More Thoughts from Berlin

The unexpected weakness in US retail sales
and industrial production reported before the weekend did not prevent US yields
and stocks from rising.
followed suit, and with Japanese markets closed, the MSCI Asia Pacific Index
rallied a little more than 1%, the largest gain in two months.  Of note,
foreigners returned to the Korean stock market, buying about $260 mln today,
which cuts the month’s liquidation in half.  The Kospi rallied 1.3% today,
the most in four months.
European shares are moving
higher as well in early Monday turnover. 
 The Dow Jones Stoxx 600, which
gained 1.4% last week is being bid through the ceiling near 382 to reach its
best level in six weeks.   
European bonds are firm,
with Spain and Italy yields are 4-5 bp lower, while core yields are off
10-year yields rebounded 15 bp last week to 2.20% and are holding near there
now.  The odds of a Fed hike in December increased last week and are just
below 50%, depending on the model (assumptions).  The US two-year yield
rose 12 bp last week, the most in six months.  
The 10-year breakeven
(conventional minus the yield of the inflation protected security) starts the
news week near 1.85%, the highest in four months, helped by last week’s CPI
is a supply issue too.  Later this week, the US will auction $11 bln
10-year TIPS.  
The US dollar is firm, mostly
in ranges seen before the weekend in quiet turnover.
  The euro held support ahead of
$1.1900.  It recovered from $1.1840 on September 14 area to $1.1990 before
the weekend.   A break of the $1.1900 area signals a return to the lows.
 The dollar’s gains against the yen have been extended to almost
JPY111.40, nearly a two-month high.  Options that expire today struck at
JPY111.00 ($608 mln) and JPY111.20 ($495 mln) may not be in play as the
greenback may stretch toward the JPY111.75 area, which is next retracement
objective of the decline since the mid-July high near JPY1114.50.  
Sterling is trading in a
narrow range near its pre-weekend high (~$1.3615).  
Even though the BOE under Governor Carney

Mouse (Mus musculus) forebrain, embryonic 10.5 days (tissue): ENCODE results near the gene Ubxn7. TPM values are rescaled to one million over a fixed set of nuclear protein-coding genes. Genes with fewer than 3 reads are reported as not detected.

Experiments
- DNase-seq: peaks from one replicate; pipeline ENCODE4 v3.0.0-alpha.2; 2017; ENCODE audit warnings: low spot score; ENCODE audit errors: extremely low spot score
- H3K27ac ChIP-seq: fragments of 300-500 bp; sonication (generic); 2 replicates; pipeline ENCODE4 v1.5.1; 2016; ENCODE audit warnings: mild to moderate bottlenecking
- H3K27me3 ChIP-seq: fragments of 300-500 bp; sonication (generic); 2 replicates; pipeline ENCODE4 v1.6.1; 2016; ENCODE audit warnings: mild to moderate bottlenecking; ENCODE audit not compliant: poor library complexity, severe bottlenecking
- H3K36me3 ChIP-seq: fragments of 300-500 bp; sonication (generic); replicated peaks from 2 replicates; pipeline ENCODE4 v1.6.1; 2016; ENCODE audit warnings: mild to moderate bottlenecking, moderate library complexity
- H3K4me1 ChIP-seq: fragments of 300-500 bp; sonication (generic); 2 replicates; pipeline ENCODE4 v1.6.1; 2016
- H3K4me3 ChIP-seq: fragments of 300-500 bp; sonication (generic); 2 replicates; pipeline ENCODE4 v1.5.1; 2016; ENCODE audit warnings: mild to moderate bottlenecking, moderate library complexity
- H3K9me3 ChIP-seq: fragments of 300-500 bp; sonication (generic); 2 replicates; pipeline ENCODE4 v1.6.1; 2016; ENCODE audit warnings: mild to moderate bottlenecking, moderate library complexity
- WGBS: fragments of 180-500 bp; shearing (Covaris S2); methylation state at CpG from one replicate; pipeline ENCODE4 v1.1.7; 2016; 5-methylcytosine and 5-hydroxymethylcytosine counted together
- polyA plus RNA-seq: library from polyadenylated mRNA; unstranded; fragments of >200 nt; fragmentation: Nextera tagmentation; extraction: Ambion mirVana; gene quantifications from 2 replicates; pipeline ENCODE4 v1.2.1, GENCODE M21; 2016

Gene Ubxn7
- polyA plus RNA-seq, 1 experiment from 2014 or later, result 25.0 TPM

has hinted several times that it would soon consider hiking rates and never
did, the verbal guidance has been taken seriously by investors.  Within
reason, the Brexit issue has ceased to be the key consideration for investors.
Even before the BOE meeting,
large speculators in the futures market were large buyers of sterling.
  They increased the gross long
sterling futures position by more than 14k contracts or 25%.  The gross
shorts barely changed.  That said, we caution against reading too much
into this positioning which may have been skewed by the coming contract rolls
as September contracts are closed or delivered upon and the December contract
becomes the most active.  
There is an option struck at
$1.3575 for GBP306 mln today that could come into play. 
 Tomorrow there is 1.3 bln euros
struck at GBP0.8750 that expires.  If sterling’s run-up on the BOE verbal
jousting is a bit exaggerated, as we suspect, sterling could correct toward
$1.3440 with damaging the underlying technical picture.  
There were a few political
developments to note. 
local press reports suggest that Japanese Prime Minister Abe, enjoying a boost
in support with the firm handling of the North Korea crisis, may call for a
snap election.  It would prevent the opposition from being prepared.
  There are many variables that will be weighed, but it looks like a
reasonable scenario.  While monetary policy is unlikely to change on an
Abe victory, though Kuroda’s term does expire next year, the snap election may
see some extra spending.  
New Zealand’s election on
September 23 still appears too close to call. 
 Both the governing Nationals and
Labour are drawing around 42% of the vote.  Labour’s call for cuts in
immigration, new taxes to pay for more transfer payments and a strong social
welfare seems to be getting a better hearing than a couple months ago.
 The Nationals promise tax cuts and infrastructure projects.  
In Germany, it is as forgone
a conclusion as these things get that Merkel will be re-elected
call from the FDP to all no new EMU members and re-invite Russia to join the G7
seems to be an admission that while it will be represented in the new
parliament, it will not be part of the governing coalition. Merkel may
have wished a return of its traditional ally.  Some in the UK government
may have thought a government with the FDP would have softened Germany’s Brexit
stance.  However, the numbers say that it the next government may look
very much like the current one, with Schaeuble (turns 71 today) likely to continue
as Finance Minister.  


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